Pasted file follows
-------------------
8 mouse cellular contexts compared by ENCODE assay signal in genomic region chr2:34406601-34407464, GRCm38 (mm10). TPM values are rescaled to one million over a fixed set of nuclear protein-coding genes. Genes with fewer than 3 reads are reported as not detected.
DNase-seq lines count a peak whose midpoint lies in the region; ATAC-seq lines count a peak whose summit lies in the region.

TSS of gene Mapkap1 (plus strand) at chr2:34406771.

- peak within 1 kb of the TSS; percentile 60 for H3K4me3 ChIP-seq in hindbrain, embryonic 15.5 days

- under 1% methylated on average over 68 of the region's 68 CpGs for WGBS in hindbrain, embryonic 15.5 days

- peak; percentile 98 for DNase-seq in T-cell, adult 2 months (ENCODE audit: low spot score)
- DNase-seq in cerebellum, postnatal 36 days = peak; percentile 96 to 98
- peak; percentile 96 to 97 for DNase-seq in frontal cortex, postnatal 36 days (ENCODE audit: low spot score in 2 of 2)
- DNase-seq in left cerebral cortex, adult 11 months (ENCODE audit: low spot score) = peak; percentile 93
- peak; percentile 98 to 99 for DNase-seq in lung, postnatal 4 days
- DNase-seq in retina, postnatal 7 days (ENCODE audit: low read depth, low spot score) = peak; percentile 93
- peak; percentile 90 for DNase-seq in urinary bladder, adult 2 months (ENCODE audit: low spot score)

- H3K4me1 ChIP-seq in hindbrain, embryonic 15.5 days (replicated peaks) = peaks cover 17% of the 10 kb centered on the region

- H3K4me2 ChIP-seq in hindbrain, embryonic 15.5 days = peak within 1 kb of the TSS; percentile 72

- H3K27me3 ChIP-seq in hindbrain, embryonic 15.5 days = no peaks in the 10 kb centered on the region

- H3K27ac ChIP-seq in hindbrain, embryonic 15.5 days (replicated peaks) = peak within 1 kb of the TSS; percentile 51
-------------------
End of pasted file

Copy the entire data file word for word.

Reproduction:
8 mouse cellular contexts compared by ENCODE assay signal in genomic region chr2:34406601-34407464, GRCm38 (mm10). TPM values are rescaled to one million over a fixed set of nuclear protein-coding genes. Genes with fewer than 3 reads are reported as not detected.
DNase-seq lines count a peak whose midpoint lies in the region; ATAC-seq lines count a peak whose summit lies in the region.

TSS of gene Mapkap1 (plus strand) at chr2:34406771.

- peak within 1 kb of the TSS; percentile 60 for H3K4me3 ChIP-seq in hindbrain, embryonic 15.5 days

- under 1% methylated on average over 68 of the region's 68 CpGs for WGBS in hindbrain, embryonic 15.5 days

- peak; percentile 98 for DNase-seq in T-cell, adult 2 months (ENCODE audit: low spot score)
- DNase-seq in cerebellum, postnatal 36 days = peak; percentile 96 to 98
- peak; percentile 96 to 97 for DNase-seq in frontal cortex, postnatal 36 days (ENCODE audit: low spot score in 2 of 2)
- DNase-seq in left cerebral cortex, adult 11 months (ENCODE audit: low spot score) = peak; percentile 93
- peak; percentile 98 to 99 for DNase-seq in lung, postnatal 4 days
- DNase-seq in retina, postnatal 7 days (ENCODE audit: low read depth, low spot score) = peak; percentile 93
- peak; percentile 90 for DNase-seq in urinary bladder, adult 2 months (ENCODE audit: low spot score)

- H3K4me1 ChIP-seq in hindbrain, embryonic 15.5 days (replicated peaks) = peaks cover 17% of the 10 kb centered on the region

- H3K4me2 ChIP-seq in hindbrain, embryonic 15.5 days = peak within 1 kb of the TSS; percentile 72

- H3K27me3 ChIP-seq in hindbrain, embryonic 15.5 days = no peaks in the 10 kb centered on the region

- H3K27ac ChIP-seq in hindbrain, embryonic 15.5 days (replicated peaks) = peak within 1 kb of the TSS; percentile 51